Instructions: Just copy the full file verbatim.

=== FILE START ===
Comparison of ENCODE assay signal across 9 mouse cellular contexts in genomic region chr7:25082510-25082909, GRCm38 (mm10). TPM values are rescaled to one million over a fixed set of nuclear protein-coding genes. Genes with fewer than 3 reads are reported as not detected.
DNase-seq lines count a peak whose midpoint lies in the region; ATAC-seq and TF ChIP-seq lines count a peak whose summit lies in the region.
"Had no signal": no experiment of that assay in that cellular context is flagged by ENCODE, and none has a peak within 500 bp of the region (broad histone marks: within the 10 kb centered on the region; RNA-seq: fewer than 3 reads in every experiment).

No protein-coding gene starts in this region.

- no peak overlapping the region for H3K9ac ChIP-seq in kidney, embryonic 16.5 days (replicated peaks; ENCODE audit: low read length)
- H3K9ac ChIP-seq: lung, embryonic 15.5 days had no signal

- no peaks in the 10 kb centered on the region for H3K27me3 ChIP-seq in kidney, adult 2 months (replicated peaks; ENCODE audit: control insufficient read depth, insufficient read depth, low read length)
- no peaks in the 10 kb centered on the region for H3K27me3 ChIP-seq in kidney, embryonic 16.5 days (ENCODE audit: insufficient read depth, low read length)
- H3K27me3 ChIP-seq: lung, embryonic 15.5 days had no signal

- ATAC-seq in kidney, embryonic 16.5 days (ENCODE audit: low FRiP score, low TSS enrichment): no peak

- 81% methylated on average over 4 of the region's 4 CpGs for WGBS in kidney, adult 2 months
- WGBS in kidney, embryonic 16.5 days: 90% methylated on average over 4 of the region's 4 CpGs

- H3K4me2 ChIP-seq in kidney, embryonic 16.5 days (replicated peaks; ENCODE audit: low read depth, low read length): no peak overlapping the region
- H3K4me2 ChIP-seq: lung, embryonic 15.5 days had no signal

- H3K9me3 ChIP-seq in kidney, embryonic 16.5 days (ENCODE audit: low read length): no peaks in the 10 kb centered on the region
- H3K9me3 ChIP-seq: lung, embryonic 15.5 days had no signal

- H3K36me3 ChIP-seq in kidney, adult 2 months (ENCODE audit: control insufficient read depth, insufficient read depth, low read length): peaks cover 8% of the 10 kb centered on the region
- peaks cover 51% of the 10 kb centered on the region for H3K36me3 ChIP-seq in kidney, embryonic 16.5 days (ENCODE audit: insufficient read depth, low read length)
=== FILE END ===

Comparison of ENCODE assay signal across 9 mouse cellular contexts in genomic region chr7:25082510-25082909, GRCm38 (mm10). TPM values are rescaled to one million over a fixed set of nuclear protein-coding genes. Genes with fewer than 3 reads are reported as not detected.
DNase-seq lines count a peak whose midpoint lies in the region; ATAC-seq and TF ChIP-seq lines count a peak whose summit lies in the region.
"Had no signal": no experiment of that assay in that cellular context is flagged by ENCODE, and none has a peak within 500 bp of the region (broad histone marks: within the 10 kb centered on the region; RNA-seq: fewer than 3 reads in every experiment).

No protein-coding gene starts in this region.

- no peak overlapping the region for H3K9ac ChIP-seq in kidney, embryonic 16.5 days (replicated peaks; ENCODE audit: low read length)
- H3K9ac ChIP-seq: lung, embryonic 15.5 days had no signal

- no peaks in the 10 kb centered on the region for H3K27me3 ChIP-seq in kidney, adult 2 months (replicated peaks; ENCODE audit: control insufficient read depth, insufficient read depth, low read length)
- no peaks in the 10 kb centered on the region for H3K27me3 ChIP-seq in kidney, embryonic 16.5 days (ENCODE audit: insufficient read depth, low read length)
- H3K27me3 ChIP-seq: lung, embryonic 15.5 days had no signal

- ATAC-seq in kidney, embryonic 16.5 days (ENCODE audit: low FRiP score, low TSS enrichment): no peak

- 81% methylated on average over 4 of the region's 4 CpGs for WGBS in kidney, adult 2 months
- WGBS in kidney, embryonic 16.5 days: 90% methylated on average over 4 of the region's 4 CpGs

- H3K4me2 ChIP-seq in kidney, embryonic 16.5 days (replicated peaks; ENCODE audit: low read depth, low read length): no peak overlapping the region
- H3K4me2 ChIP-seq: lung, embryonic 15.5 days had no signal

- H3K9me3 ChIP-seq in kidney, embryonic 16.5 days (ENCODE audit: low read length): no peaks in the 10 kb centered on the region
- H3K9me3 ChIP-seq: lung, embryonic 15.5 days had no signal

- H3K36me3 ChIP-seq in kidney, adult 2 months (ENCODE audit: control insufficient read depth, insufficient read depth, low read length): peaks cover 8% of the 10 kb centered on the region
- peaks cover 51% of the 10 kb centered on the region for H3K36me3 ChIP-seq in kidney, embryonic 16.5 days (ENCODE audit: insufficient read depth, low read length)